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Arch Pediatr Adolesc Med. 2003 Mar;157(3):279-85.

Referral of children to specialists in the United States and the United kingdom.

Author information

1
Department of Health Policy and Management, Health Services Research and Development Center, Bloomberg School of Public Health, The Johns Hopkins University, Baltimore, Md 21205, USA. cforrest@jhsph.edu

Abstract

OBJECTIVE:

To compare the rates and patterns of children's specialty referrals in the United States (US) and the United Kingdom (UK).

DESIGN:

Retrospective cohort analysis of health care claims/encounter data obtained in 1996 (US) and 1997 (UK).

SETTING:

Children in the US were selected from 5 managed health plans that used primary care physicians as gatekeepers: 2 health maintenance organizations and 3 point-of-service plans. Point-of-service plans allow patient self-referral at increased out-of-pocket costs. In the UK, the General Practice Research Database provided data from 211 general practices.

PARTICIPANTS:

Children, from birth to the age of 17 years, with no cost sharing for physician services in the US (n = 135,092) and who were registered with general practitioners, all of whom authorize patients' access to specialty care, in the UK (n = 221,312).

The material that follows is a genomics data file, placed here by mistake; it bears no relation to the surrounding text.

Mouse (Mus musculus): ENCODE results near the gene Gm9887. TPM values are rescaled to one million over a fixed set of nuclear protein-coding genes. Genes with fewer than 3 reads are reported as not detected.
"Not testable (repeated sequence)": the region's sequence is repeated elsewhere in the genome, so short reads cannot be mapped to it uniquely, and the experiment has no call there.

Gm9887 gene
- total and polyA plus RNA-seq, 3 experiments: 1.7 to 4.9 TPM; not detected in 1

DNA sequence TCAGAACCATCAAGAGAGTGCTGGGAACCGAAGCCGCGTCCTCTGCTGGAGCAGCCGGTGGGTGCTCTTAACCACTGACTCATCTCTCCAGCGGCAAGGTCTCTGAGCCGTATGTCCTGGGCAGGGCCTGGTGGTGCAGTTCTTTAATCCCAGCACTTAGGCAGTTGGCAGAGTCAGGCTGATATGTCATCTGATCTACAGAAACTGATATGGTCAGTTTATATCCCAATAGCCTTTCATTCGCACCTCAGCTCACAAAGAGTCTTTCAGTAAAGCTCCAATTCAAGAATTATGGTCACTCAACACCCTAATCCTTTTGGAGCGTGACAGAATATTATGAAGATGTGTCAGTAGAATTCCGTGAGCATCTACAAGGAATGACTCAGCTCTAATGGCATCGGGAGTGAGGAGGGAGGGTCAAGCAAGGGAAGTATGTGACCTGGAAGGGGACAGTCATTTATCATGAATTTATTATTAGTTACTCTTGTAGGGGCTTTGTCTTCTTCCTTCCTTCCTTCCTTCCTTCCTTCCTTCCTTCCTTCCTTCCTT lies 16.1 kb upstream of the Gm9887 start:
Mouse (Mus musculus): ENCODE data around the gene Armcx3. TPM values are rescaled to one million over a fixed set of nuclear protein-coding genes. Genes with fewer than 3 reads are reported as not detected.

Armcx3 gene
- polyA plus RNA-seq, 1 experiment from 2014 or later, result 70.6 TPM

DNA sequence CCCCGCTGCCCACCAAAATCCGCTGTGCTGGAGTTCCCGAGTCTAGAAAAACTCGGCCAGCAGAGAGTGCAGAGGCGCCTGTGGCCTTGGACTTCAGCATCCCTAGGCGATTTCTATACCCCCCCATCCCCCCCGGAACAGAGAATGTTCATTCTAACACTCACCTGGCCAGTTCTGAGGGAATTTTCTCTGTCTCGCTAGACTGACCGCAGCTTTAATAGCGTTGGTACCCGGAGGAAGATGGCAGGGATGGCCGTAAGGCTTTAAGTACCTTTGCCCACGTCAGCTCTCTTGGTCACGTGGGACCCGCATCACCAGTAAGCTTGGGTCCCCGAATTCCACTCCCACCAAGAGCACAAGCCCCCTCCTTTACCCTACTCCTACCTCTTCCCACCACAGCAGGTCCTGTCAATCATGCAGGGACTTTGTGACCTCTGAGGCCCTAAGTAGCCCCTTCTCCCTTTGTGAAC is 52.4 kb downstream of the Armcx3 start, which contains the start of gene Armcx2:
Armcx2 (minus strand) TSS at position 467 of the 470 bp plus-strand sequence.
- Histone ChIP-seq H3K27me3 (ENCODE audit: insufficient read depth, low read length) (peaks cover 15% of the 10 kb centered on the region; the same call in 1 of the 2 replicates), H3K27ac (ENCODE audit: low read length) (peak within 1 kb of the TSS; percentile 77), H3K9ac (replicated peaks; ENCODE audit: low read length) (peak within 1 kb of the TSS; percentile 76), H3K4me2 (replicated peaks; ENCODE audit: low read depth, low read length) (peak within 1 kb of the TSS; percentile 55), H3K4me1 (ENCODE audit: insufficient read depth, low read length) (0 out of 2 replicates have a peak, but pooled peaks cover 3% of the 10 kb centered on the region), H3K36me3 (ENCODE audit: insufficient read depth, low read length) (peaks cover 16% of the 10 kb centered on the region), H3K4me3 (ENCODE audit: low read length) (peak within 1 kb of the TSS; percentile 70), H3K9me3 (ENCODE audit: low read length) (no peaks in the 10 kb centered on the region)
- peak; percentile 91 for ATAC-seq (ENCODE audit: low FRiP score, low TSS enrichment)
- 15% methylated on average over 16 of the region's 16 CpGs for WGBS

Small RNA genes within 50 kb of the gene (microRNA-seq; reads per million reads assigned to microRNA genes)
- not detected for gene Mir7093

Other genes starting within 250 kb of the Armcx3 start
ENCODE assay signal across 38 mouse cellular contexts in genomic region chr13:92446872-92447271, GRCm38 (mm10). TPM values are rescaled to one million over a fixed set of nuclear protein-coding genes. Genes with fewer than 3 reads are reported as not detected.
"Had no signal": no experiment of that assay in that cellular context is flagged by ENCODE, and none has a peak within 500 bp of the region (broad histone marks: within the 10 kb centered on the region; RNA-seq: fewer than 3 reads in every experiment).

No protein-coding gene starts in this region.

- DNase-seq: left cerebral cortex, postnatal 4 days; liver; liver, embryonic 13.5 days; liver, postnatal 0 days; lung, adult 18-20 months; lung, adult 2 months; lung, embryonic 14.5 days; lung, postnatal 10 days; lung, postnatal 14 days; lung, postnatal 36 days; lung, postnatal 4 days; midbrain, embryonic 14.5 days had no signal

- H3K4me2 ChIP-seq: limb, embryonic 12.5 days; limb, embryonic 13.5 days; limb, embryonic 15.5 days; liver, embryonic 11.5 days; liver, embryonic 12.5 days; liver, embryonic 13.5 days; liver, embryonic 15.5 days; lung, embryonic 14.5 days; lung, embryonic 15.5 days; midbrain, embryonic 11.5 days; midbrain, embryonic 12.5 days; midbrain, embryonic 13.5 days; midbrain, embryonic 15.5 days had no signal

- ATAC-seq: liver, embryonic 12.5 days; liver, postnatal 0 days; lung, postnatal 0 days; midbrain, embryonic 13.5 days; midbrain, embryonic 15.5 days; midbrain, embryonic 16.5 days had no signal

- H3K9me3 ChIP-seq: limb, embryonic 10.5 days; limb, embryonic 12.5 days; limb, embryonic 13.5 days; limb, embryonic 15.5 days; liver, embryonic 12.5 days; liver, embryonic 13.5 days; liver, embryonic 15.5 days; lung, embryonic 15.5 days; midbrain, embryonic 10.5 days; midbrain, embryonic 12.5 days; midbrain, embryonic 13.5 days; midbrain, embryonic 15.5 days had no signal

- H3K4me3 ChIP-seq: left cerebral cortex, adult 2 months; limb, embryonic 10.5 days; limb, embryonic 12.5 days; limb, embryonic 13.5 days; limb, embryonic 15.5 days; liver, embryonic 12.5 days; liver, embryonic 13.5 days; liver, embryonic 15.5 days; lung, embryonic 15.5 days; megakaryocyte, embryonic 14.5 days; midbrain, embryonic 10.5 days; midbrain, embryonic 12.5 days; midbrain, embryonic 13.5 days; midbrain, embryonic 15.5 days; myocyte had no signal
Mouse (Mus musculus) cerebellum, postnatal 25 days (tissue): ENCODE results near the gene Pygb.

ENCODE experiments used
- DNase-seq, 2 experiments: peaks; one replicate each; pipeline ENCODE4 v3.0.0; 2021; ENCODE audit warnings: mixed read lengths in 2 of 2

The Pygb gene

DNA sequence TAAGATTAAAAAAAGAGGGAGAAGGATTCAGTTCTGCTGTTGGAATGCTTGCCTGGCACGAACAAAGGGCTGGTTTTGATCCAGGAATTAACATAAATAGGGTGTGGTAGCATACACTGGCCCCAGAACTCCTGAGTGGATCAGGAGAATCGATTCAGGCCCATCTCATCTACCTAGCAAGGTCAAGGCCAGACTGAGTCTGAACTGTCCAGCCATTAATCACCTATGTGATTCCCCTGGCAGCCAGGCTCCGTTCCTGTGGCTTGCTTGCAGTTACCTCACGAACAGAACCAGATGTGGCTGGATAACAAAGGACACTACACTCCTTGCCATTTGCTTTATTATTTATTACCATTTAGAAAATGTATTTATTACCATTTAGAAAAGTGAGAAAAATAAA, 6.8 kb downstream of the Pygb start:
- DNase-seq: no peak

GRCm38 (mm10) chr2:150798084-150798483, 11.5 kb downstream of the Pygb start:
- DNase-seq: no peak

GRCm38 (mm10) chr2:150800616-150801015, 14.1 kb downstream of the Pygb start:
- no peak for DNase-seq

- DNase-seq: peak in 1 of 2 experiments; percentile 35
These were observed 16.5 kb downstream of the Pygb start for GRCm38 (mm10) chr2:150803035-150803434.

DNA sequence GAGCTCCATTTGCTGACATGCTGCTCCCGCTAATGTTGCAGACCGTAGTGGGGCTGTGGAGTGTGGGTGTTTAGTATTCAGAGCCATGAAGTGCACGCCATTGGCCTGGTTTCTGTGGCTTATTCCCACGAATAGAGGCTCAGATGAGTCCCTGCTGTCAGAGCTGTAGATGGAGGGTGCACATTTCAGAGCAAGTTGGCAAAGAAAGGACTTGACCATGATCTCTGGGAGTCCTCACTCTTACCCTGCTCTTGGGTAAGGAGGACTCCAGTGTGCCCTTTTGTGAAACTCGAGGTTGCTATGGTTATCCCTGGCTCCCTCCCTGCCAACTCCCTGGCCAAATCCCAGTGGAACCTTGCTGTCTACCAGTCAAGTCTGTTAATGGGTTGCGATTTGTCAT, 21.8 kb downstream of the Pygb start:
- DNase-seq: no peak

MAIN OUTCOME MEASURE:

Annual percentage of children referred to a specialist.

RESULTS:

Across the 5 US plans, 18.6% to 28.8% of the patients per year were referred vs 8.7% of the patients per year in the UK sample. Referral rates were not significantly different between a health maintenance organization and a point-of-service plan administered by a single insurer. Compared with patients in the UK sample, those in the US plans were 1.9 times more commonly referred to medical specialists and 3.2 times more commonly referred to surgical specialists. There was considerable cross-national variation in specialty-specific referral rates for children with selected conditions.

CONCLUSIONS:

Children in US managed care plans are between 2 and 3 times as likely to be referred to specialists compared with counterparts in the UK. Although these referral rate differences are substantial, our findings cannot be construed to mean that the US referral rates are too high or that the UK rates are too low. The greater supply of specialists and higher expectations for direct access to specialty care in the US, compared with the UK, are likely explanations for these differences in children's specialty referral rates.

PMID:
12622678
DOI:
10.1001/archpedi.157.3.279
[Indexed for MEDLINE]

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